When the organic beer craze hit craft we got in the game like many other brewers.  We made a beer called Green Lakes Organic Amber.  During the course of brewing one day some non-organic malt was put into a batch of Green Lakes, which therefore meant it was not an organic product.

Rather than releasing it anyway without saying anything or dumping the batch, we isolated it. After primary fermentation we put it into some unoccupied wine casks to sour it.  We didn’t know much about souring at that time, so we thought it was a good opportunity to learn.  Its nick-name was Green Monster from the onset.

We just left it alone for 3 years, tasting it occasionally.  Finally we found most of it to be in a place we were happy with.  It took about  seven of us no less than five  individual tastings of each cask to determine the final blend.

I think it was Gary Fish who at one point said something to the effect of, “If half the consumers love this beer and half the consumers hate this beer, then we’ve done it perfectly.”  In the end the split was damn close to 50/50 on some of the ratings sites.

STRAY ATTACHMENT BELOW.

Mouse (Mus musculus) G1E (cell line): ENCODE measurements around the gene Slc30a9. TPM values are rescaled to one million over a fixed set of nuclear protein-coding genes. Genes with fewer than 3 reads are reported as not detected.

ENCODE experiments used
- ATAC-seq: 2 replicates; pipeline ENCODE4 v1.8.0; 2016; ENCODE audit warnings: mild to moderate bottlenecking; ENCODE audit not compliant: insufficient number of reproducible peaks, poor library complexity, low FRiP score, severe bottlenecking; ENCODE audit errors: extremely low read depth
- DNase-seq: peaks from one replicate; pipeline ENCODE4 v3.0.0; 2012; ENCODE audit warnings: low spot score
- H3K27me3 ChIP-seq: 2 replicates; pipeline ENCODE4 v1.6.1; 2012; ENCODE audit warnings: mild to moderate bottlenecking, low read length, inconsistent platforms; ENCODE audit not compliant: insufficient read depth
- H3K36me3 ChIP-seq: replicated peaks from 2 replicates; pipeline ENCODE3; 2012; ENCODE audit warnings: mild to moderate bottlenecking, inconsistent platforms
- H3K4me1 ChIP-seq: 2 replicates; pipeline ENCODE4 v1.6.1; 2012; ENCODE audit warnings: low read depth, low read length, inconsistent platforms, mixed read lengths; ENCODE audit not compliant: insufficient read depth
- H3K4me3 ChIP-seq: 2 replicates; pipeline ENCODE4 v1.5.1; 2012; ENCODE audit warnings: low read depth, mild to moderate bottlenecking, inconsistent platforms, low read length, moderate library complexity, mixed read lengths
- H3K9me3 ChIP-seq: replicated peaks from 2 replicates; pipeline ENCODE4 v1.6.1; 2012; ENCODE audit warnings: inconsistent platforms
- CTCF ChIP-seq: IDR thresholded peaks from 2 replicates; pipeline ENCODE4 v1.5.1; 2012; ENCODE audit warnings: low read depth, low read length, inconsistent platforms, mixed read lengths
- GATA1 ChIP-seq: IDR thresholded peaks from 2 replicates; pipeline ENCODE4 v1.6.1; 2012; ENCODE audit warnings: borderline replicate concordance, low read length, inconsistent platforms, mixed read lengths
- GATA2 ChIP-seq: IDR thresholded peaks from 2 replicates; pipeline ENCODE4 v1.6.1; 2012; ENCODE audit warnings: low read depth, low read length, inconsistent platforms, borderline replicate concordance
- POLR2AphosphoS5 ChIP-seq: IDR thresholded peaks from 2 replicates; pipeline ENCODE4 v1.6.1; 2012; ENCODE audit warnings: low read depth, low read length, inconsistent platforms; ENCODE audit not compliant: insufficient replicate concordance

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What differentiates the anniversary Black Butte Porter from the year-round version?

A lot.  On the very basic level our anniversary releases are imperial versions of the year round Black Butte Porter.  On another level about 30% of the beer gets aged for one year in freshly dumped whisky barrels.  That’s about where the commonality between each of the six releases that have already occurred end.  We change elements of the Anniversary Black Butte Porter every year.  We’ve added coffee, cocoa nibs, pasilla negro peppers, oranges, pomegranate molasses, medjool dates, mission figs, black currants, cranberries and more, sometimes together.  We blended in a kettle soured batch for our 25th Release.  Our 27th anniversary, this coming June, is sure to be a winner as well.